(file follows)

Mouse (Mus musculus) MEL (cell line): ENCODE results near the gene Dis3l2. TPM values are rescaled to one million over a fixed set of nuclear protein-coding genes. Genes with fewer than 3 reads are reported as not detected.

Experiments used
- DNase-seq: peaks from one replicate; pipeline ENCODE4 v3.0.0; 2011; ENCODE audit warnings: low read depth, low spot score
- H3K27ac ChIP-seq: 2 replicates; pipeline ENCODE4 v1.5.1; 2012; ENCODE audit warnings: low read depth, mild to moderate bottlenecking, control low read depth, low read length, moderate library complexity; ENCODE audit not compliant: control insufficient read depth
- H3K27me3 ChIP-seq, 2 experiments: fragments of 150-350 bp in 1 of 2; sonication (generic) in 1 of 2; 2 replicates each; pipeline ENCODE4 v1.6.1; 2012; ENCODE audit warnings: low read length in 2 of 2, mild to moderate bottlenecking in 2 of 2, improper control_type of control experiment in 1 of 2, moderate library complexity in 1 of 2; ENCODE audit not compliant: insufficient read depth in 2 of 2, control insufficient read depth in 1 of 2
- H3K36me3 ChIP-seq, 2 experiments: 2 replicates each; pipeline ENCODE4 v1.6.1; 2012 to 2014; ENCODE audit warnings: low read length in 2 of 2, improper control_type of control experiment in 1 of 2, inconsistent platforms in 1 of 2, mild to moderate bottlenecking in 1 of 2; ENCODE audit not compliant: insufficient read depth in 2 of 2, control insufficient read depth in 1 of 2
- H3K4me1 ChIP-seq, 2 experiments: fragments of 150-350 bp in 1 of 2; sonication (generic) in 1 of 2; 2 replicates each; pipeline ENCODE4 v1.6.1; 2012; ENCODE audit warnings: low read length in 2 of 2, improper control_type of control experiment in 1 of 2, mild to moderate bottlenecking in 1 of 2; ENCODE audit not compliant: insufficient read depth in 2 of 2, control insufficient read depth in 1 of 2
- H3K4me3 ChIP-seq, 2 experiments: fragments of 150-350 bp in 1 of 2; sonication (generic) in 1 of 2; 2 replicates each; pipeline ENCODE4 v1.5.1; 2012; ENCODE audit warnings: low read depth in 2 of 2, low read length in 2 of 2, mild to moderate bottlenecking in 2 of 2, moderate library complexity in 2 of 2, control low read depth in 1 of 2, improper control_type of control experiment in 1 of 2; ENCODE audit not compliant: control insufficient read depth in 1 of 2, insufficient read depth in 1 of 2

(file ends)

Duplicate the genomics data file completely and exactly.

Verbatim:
Mouse (Mus musculus) MEL (cell line): ENCODE results near the gene Dis3l2. TPM values are rescaled to one million over a fixed set of nuclear protein-coding genes. Genes with fewer than 3 reads are reported as not detected.

Experiments used
- DNase-seq: peaks from one replicate; pipeline ENCODE4 v3.0.0; 2011; ENCODE audit warnings: low read depth, low spot score
- H3K27ac ChIP-seq: 2 replicates; pipeline ENCODE4 v1.5.1; 2012; ENCODE audit warnings: low read depth, mild to moderate bottlenecking, control low read depth, low read length, moderate library complexity; ENCODE audit not compliant: control insufficient read depth
- H3K27me3 ChIP-seq, 2 experiments: fragments of 150-350 bp in 1 of 2; sonication (generic) in 1 of 2; 2 replicates each; pipeline ENCODE4 v1.6.1; 2012; ENCODE audit warnings: low read length in 2 of 2, mild to moderate bottlenecking in 2 of 2, improper control_type of control experiment in 1 of 2, moderate library complexity in 1 of 2; ENCODE audit not compliant: insufficient read depth in 2 of 2, control insufficient read depth in 1 of 2
- H3K36me3 ChIP-seq, 2 experiments: 2 replicates each; pipeline ENCODE4 v1.6.1; 2012 to 2014; ENCODE audit warnings: low read length in 2 of 2, improper control_type of control experiment in 1 of 2, inconsistent platforms in 1 of 2, mild to moderate bottlenecking in 1 of 2; ENCODE audit not compliant: insufficient read depth in 2 of 2, control insufficient read depth in 1 of 2
- H3K4me1 ChIP-seq, 2 experiments: fragments of 150-350 bp in 1 of 2; sonication (generic) in 1 of 2; 2 replicates each; pipeline ENCODE4 v1.6.1; 2012; ENCODE audit warnings: low read length in 2 of 2, improper control_type of control experiment in 1 of 2, mild to moderate bottlenecking in 1 of 2; ENCODE audit not compliant: insufficient read depth in 2 of 2, control insufficient read depth in 1 of 2
- H3K4me3 ChIP-seq, 2 experiments: fragments of 150-350 bp in 1 of 2; sonication (generic) in 1 of 2; 2 replicates each; pipeline ENCODE4 v1.5.1; 2012; ENCODE audit warnings: low read depth in 2 of 2, low read length in 2 of 2, mild to moderate bottlenecking in 2 of 2, moderate library complexity in 2 of 2, control low read depth in 1 of 2, improper control_type of control experiment in 1 of 2; ENCODE audit not compliant: control insufficient read depth in 1 of 2, insufficient read depth in 1 of 2